1. Inhalt
  2. Navigation
  3. Weitere Inhalte
  4. Metanavigation
  5. Suche
  6. Choose from 30 Languages

News

Sargent: 'Provide information for better decisions'

Improving healthcare access and wellness for underserved populations around the globe - these are the aims of John Sargent. DW's Manuela Kasper-Claridge talks to him in Davos about capitalism and sustainability.

John Sargent, CEO BroadReach Healthcare im Gespräch mit Manuale Kasper-Claridge (Foto: DW)

John Sargent, CEO BroadReach Healthcare interviewed by DW's Manuela Kasper-Claridge

DW: You are a social entrepreneur and work mostly in South Africa. Why are you here at the World Economic Forum?

John Sargent: Well, it's an honor and a privilege to be here. We were very fortunate from the Schwab Foundation to win Social Entrepreneurs for 2015, so it's part of that award that we are allowed to come to Davos. My hope is that we meet interesting people and potentially form partnerships that can help our organization scale in the future.

What does your organization "BroadReach Healthcare" do?

Our mission is to improve access to healthcare for people who don't have that and our focus is primarily sub-Saharan Africa for the last 13 years, although we worked in India and other markets. And really the last three years, we've evolved into a software company. What we realized working in remote clinics in Africa, in India and other places was that nobody had the right information at the right time to make the best decisions. So often you go to a clinic and there are long lines of patients standing outside. There is no medicine or the doctor is not there.

If all the people had the right information, we could solve these problems. So we have a software platform BroadReach Analytics, which allows government officials, donors, NGOs and even private companies to better monitor, understand what's going on in the health system. Which clinics are performing, which ones aren't. We're now getting into predictive analytics. We can start predicting: Is there going to be an epidemic coming in the next 12 months. And all these tools, the software helps people plan better, spend money more effectively and ultimately have a much better impact on the patients that we serve.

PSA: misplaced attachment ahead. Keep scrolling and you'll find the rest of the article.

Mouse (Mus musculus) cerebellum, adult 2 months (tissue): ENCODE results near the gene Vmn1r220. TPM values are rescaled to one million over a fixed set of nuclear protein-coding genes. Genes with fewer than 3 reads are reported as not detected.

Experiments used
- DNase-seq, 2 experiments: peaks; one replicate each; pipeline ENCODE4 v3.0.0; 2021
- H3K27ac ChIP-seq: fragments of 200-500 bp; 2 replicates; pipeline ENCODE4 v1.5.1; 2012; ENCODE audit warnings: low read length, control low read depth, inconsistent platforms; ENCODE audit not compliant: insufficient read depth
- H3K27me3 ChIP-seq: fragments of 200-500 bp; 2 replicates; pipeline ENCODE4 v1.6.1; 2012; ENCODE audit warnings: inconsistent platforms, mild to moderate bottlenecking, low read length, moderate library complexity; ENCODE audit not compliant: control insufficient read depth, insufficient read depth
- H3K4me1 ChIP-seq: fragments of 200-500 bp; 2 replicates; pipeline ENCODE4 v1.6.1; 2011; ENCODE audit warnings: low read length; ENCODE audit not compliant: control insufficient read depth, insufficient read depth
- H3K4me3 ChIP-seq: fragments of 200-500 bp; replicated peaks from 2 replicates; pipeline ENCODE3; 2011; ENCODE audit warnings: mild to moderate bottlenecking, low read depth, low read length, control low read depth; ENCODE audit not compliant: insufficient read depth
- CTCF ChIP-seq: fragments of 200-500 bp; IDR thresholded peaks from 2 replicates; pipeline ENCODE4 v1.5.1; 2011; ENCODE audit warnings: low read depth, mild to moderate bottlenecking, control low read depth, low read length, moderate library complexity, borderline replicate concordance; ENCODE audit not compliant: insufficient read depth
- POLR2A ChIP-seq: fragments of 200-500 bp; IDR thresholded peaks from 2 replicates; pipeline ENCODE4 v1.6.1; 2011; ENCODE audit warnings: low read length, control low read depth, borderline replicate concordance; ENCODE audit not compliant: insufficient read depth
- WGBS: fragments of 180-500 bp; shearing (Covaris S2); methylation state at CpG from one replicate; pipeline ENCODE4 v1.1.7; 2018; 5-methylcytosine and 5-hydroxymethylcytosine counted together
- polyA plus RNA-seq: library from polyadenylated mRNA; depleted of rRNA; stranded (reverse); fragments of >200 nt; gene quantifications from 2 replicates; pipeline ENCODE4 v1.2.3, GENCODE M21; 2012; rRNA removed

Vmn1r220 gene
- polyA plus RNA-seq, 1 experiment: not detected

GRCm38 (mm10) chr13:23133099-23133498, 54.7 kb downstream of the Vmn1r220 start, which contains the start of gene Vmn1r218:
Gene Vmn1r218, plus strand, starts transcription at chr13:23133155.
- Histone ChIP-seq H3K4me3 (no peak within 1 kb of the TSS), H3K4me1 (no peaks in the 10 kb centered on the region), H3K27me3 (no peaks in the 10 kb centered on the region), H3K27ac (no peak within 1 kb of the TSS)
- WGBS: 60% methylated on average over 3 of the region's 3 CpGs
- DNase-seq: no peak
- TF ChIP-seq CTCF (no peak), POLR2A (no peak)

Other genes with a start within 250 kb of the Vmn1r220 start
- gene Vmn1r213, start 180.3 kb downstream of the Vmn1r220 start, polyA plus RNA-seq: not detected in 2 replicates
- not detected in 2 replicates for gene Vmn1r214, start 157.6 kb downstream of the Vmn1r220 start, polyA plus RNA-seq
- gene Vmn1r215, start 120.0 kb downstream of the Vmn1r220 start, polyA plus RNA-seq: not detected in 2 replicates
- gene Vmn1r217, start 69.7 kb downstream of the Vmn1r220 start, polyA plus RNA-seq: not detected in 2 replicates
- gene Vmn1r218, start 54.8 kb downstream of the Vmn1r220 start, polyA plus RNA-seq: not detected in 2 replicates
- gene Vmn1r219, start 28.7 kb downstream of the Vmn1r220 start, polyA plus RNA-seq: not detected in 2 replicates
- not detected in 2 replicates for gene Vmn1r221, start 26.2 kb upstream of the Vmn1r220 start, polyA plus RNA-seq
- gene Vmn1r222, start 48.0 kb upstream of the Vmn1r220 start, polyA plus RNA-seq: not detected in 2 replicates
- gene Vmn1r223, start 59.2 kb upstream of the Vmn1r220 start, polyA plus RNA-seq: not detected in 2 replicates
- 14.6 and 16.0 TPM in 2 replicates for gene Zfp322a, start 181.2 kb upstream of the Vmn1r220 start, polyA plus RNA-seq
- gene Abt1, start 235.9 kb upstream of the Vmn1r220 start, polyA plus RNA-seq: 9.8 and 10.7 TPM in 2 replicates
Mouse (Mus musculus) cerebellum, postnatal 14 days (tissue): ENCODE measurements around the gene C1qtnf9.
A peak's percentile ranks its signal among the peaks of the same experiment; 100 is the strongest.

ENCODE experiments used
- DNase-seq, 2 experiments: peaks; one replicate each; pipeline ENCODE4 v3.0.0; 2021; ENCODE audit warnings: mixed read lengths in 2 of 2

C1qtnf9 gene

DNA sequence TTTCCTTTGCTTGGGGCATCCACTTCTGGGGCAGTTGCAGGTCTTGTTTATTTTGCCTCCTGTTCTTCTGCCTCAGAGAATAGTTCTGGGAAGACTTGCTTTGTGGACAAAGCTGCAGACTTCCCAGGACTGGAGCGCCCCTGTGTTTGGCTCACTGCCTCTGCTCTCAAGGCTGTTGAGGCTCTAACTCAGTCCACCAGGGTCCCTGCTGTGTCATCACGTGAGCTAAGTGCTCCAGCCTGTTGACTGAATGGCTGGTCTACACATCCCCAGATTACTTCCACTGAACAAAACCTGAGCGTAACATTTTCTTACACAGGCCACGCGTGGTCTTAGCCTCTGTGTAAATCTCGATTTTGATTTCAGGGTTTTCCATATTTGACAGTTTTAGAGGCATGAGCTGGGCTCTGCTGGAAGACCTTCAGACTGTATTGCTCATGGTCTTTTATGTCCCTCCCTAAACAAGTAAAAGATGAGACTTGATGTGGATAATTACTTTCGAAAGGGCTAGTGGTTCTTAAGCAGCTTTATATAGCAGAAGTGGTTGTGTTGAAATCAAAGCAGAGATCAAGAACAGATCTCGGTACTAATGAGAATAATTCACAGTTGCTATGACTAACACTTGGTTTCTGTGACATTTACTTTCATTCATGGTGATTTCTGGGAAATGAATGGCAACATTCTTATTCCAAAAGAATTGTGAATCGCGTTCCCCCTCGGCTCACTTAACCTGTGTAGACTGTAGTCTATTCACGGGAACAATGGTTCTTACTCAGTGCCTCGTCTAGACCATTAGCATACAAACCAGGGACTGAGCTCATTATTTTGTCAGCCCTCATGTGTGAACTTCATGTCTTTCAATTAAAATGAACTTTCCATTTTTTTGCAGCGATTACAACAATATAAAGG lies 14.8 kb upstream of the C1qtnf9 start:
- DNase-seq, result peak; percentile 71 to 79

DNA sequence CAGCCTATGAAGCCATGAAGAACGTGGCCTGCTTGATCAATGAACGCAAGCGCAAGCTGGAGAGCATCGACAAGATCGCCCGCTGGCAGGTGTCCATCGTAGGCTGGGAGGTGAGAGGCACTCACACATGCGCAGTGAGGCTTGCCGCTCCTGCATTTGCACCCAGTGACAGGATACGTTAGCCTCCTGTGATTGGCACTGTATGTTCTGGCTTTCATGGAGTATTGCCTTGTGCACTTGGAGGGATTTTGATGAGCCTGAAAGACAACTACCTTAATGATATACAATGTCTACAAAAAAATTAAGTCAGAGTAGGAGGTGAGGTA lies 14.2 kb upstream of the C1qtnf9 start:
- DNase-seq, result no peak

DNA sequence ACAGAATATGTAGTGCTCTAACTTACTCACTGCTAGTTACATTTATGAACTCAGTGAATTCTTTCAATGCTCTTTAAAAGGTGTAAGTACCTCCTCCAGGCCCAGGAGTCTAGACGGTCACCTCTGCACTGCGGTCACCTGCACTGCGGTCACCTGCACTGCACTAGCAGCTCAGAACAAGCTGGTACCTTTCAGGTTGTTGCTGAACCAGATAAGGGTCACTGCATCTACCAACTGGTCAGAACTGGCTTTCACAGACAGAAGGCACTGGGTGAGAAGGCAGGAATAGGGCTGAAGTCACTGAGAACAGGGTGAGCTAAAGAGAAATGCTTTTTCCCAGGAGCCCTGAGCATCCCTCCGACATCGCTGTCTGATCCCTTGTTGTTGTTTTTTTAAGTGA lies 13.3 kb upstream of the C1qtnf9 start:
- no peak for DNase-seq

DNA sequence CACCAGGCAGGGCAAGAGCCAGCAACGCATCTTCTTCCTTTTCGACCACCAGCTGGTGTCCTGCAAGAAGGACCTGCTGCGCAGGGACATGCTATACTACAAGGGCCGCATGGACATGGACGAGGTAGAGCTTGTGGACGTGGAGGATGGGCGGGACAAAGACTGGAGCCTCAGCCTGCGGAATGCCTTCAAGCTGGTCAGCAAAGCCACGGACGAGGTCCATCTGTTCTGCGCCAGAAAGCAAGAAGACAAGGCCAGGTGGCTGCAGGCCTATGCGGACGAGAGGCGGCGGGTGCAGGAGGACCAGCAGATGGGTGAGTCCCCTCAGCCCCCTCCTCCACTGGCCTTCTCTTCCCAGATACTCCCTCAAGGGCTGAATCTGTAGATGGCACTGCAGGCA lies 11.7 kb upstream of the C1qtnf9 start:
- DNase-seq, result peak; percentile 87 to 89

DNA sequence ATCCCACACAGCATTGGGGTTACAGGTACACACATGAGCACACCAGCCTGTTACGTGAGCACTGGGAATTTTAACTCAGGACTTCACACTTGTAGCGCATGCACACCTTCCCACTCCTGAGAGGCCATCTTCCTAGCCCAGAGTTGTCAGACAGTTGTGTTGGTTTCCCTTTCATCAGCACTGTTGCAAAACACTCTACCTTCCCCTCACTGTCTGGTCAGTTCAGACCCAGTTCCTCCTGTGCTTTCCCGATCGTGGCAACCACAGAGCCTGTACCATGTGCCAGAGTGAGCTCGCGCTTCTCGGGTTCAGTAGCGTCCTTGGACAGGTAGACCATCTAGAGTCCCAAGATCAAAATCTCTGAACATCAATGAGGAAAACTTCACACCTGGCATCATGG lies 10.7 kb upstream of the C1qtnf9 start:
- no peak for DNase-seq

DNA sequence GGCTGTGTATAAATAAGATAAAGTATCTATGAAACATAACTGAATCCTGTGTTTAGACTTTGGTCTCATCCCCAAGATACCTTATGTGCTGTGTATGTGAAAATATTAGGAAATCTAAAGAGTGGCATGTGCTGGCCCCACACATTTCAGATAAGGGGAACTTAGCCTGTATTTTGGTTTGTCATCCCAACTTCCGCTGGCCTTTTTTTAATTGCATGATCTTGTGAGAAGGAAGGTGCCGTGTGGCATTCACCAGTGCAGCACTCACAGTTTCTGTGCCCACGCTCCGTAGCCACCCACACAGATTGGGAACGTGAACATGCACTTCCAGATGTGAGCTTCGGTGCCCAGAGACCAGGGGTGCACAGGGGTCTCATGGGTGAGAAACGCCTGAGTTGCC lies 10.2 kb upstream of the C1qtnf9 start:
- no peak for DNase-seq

Why is your focus sub-Saharan Africa?

We started there because we focused originally on HIV. We started in 2003. At that time there was a massive epidemic. It still is there but it's come a long ways in HIV and AIDS and we decided that if there was an area that we could contribute to and make a difference in the world focusing on HIV and AIDS in sub-Saharan Africa made the most sense for us. So we started there but we've grown quite a bit. We've worked in about 25 countries around the world and our hope is to really expand with our software into other markets.

The combination of tech and social innovation seems to be very important nowadays?

Absolutely, and I'm hoping that the next five years are going to be a big one for social entrepreneurs and social innovation. The challenge we face is that we are in resource-poor settings. We're using paper-based systems that were invented in the 1940s and the 1950s and we're trying to solve big issues.

And at the same time in the developed markets - US, Europe - there has been a lot of progress in technology, a lot of progress in techniques and approaches to solving and disrupting industries at a much lower price point. So we're trying to bring a lot of those ideas into the markets. Definitely in the last couple of years there has been a big wave in movement in this direction.

Now being here in Davos at the World Economic Forum, do you think that the traditional model of capitalism is kind of outdated?

I'm a medical doctor by background. So I'm not an economist but I think what we've learned is that it's hard to do things unless there is a sustainable model behind it. You can't always rely on grants.

Michael Porter from Harvard Business School has done a lot of very interesting work saying that if you create sustainable business models that are focusing on solving social problems, that ultimately is sort of the new way and that is sort of a way for companies and capitalism to not only create wealth but to actually make a difference in the world. So we subscribe to that.

John Sargent is part of the Schwab Foundation for Social Entrepreneurship. The foundation provides platforms at the regional and global level to highlight and advance models of sustainable social innovation.